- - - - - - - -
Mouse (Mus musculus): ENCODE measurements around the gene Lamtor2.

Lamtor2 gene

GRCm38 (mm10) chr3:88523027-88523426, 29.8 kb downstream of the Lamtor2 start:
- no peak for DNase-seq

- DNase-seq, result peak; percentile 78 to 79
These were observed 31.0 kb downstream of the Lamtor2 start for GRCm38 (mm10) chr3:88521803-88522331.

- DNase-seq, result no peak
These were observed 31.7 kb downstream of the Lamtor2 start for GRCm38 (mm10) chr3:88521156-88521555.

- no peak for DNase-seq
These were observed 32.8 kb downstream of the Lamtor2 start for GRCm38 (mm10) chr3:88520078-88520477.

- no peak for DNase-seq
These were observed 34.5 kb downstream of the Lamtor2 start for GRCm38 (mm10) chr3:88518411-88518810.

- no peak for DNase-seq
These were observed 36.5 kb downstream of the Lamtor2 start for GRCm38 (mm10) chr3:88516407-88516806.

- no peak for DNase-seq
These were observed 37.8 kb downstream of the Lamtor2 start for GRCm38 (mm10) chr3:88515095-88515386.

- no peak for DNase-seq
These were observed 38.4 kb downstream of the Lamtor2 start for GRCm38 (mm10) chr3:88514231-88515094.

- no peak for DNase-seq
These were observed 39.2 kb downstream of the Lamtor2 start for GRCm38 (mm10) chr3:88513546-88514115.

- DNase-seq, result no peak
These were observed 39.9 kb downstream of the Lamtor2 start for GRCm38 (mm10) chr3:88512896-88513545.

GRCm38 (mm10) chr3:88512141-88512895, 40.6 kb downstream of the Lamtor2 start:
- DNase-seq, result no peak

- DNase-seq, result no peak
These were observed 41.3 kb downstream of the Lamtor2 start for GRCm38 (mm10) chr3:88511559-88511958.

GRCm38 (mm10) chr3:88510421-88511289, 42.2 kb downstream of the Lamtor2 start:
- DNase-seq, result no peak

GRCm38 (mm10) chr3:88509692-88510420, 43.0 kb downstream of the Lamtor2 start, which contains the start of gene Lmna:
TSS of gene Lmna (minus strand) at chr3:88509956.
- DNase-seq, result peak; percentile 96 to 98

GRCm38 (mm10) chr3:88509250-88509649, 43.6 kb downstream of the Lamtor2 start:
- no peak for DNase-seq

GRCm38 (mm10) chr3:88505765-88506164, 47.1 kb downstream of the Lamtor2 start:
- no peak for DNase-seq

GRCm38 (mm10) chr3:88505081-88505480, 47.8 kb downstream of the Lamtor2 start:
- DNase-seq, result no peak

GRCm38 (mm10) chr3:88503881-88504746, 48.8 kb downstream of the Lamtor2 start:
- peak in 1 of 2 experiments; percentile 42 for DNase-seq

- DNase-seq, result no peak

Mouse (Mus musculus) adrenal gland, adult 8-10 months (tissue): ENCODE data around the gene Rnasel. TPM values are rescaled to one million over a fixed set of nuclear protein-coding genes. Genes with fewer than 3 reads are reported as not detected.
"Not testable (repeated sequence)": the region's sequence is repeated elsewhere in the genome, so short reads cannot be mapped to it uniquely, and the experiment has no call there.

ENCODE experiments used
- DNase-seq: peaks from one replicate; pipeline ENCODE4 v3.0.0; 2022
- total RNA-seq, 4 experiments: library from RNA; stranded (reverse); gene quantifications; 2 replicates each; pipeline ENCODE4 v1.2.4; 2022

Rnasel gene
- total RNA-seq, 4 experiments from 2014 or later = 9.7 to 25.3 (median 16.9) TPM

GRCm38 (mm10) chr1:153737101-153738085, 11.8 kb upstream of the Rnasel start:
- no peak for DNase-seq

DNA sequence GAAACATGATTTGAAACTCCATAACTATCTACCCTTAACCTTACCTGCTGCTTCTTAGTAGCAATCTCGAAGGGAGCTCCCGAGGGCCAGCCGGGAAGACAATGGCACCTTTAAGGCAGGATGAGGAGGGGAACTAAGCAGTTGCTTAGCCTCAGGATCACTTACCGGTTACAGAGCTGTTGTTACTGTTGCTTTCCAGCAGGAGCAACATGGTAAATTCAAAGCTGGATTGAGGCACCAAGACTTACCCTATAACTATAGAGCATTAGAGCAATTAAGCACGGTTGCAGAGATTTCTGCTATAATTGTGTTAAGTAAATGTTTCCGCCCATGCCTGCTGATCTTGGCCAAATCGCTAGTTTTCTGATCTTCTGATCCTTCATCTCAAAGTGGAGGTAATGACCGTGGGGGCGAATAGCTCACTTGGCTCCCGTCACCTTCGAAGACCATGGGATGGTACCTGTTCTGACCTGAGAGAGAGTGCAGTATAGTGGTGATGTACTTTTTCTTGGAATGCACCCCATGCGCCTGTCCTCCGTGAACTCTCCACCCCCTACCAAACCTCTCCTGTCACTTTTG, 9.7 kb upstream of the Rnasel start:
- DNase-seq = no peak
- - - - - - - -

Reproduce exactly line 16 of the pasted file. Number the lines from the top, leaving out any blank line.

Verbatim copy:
These were observed 37.8 kb downstream of the Lamtor2 start for GRCm38 (mm10) chr3:88515095-88515386.